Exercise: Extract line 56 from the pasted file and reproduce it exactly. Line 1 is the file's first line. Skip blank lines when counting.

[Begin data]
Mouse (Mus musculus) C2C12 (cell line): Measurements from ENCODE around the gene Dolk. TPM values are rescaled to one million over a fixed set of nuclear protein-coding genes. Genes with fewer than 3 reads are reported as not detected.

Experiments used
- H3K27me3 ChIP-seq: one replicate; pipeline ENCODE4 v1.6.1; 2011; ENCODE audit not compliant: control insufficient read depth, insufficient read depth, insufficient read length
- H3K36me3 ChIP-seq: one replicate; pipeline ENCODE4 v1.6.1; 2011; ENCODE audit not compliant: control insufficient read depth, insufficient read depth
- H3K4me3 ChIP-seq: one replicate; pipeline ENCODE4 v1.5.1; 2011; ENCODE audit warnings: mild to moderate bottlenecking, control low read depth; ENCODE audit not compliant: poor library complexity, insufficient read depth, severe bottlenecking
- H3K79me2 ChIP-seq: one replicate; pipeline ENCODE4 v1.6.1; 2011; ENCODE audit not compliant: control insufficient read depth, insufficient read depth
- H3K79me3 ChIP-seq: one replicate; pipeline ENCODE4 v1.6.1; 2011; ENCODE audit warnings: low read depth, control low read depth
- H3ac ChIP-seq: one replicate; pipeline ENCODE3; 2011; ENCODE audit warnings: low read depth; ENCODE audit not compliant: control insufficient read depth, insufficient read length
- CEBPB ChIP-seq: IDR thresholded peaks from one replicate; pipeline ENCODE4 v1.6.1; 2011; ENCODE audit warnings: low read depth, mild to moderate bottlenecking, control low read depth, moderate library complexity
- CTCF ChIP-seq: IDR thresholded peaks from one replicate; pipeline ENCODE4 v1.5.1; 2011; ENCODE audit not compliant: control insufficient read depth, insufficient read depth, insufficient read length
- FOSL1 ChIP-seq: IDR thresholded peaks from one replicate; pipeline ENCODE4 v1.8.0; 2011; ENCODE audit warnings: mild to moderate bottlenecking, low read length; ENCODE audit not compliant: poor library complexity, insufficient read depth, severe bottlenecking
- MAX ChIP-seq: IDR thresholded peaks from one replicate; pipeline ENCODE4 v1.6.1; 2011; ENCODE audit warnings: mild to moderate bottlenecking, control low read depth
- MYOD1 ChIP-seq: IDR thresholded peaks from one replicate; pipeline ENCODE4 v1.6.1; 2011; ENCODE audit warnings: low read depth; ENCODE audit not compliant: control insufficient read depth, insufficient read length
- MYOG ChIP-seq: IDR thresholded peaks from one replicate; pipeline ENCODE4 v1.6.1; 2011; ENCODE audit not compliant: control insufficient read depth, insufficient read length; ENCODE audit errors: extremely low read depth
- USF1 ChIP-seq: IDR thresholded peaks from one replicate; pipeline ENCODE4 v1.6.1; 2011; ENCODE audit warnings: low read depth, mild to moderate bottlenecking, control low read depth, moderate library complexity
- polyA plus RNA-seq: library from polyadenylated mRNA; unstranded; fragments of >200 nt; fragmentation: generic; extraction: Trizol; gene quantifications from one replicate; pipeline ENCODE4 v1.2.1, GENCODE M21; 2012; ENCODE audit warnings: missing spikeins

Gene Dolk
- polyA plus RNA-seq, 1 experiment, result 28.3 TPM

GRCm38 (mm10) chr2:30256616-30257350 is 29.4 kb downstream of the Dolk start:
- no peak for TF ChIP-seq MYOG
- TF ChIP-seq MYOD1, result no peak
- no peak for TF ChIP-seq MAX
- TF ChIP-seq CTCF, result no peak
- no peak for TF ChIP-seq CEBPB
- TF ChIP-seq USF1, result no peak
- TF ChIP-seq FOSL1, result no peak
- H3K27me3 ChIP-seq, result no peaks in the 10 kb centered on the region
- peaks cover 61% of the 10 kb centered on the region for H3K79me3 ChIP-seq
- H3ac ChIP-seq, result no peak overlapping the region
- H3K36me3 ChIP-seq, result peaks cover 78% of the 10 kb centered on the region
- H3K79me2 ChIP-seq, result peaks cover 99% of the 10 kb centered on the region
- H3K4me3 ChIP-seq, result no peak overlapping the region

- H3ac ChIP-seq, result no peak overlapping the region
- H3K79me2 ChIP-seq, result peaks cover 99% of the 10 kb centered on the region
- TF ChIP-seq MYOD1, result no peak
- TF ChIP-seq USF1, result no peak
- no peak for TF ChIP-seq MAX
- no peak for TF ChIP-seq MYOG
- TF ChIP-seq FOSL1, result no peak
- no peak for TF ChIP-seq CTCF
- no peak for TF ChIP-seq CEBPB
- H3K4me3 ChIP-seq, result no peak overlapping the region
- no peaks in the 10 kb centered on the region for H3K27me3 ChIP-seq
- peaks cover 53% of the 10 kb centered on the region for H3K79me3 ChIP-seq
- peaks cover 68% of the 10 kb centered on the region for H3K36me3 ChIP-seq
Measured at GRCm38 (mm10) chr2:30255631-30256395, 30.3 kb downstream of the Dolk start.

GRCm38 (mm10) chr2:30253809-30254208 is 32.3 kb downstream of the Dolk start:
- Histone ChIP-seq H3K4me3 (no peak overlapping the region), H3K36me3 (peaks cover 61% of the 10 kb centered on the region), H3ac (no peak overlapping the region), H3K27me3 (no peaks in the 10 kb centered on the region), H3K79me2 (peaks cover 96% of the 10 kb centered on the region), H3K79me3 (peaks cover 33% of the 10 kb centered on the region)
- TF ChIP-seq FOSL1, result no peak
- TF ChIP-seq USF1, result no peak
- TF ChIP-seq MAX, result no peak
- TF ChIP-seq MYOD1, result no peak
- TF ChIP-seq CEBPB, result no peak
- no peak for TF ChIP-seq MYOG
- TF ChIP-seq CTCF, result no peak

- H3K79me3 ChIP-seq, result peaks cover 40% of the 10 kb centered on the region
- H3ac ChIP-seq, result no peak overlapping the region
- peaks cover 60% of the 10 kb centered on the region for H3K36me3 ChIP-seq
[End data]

- H3K79me3 ChIP-seq, result peaks cover 40% of the 10 kb centered on the region